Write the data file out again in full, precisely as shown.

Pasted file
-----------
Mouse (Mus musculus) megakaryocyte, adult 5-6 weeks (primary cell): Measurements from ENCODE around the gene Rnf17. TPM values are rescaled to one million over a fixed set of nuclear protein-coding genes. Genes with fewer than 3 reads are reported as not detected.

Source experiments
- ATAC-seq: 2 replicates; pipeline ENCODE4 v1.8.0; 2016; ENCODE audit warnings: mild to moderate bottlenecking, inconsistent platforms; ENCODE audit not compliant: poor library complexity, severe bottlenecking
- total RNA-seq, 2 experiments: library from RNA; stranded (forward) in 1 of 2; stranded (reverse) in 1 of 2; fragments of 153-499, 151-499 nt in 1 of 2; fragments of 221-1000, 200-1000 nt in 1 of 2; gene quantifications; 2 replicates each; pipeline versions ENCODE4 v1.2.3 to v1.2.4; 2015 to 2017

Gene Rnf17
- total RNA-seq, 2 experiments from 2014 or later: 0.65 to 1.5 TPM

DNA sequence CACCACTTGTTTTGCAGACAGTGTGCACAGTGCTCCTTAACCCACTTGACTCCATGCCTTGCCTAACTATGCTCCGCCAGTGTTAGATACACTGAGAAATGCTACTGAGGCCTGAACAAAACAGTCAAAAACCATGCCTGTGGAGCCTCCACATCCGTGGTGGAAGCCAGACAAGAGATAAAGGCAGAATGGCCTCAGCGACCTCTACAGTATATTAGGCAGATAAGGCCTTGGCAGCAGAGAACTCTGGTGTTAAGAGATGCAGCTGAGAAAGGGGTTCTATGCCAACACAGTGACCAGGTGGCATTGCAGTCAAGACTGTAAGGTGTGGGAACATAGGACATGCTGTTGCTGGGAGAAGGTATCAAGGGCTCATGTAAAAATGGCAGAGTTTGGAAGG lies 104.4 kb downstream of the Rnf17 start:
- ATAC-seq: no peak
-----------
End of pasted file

Mouse (Mus musculus) megakaryocyte, adult 5-6 weeks (primary cell): Measurements from ENCODE around the gene Rnf17. TPM values are rescaled to one million over a fixed set of nuclear protein-coding genes. Genes with fewer than 3 reads are reported as not detected.

Source experiments
- ATAC-seq: 2 replicates; pipeline ENCODE4 v1.8.0; 2016; ENCODE audit warnings: mild to moderate bottlenecking, inconsistent platforms; ENCODE audit not compliant: poor library complexity, severe bottlenecking
- total RNA-seq, 2 experiments: library from RNA; stranded (forward) in 1 of 2; stranded (reverse) in 1 of 2; fragments of 153-499, 151-499 nt in 1 of 2; fragments of 221-1000, 200-1000 nt in 1 of 2; gene quantifications; 2 replicates each; pipeline versions ENCODE4 v1.2.3 to v1.2.4; 2015 to 2017

Gene Rnf17
- total RNA-seq, 2 experiments from 2014 or later: 0.65 to 1.5 TPM

DNA sequence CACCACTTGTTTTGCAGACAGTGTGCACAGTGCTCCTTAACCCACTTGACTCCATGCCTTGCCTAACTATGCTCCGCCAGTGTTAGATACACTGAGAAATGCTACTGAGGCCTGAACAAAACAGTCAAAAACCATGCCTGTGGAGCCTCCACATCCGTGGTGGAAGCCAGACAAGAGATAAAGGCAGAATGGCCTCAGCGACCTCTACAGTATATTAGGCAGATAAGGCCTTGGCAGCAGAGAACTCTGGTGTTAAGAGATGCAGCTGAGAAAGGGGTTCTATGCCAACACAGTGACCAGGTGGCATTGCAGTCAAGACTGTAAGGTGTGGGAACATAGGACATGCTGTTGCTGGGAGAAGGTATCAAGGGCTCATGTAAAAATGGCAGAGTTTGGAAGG lies 104.4 kb downstream of the Rnf17 start:
- ATAC-seq: no peak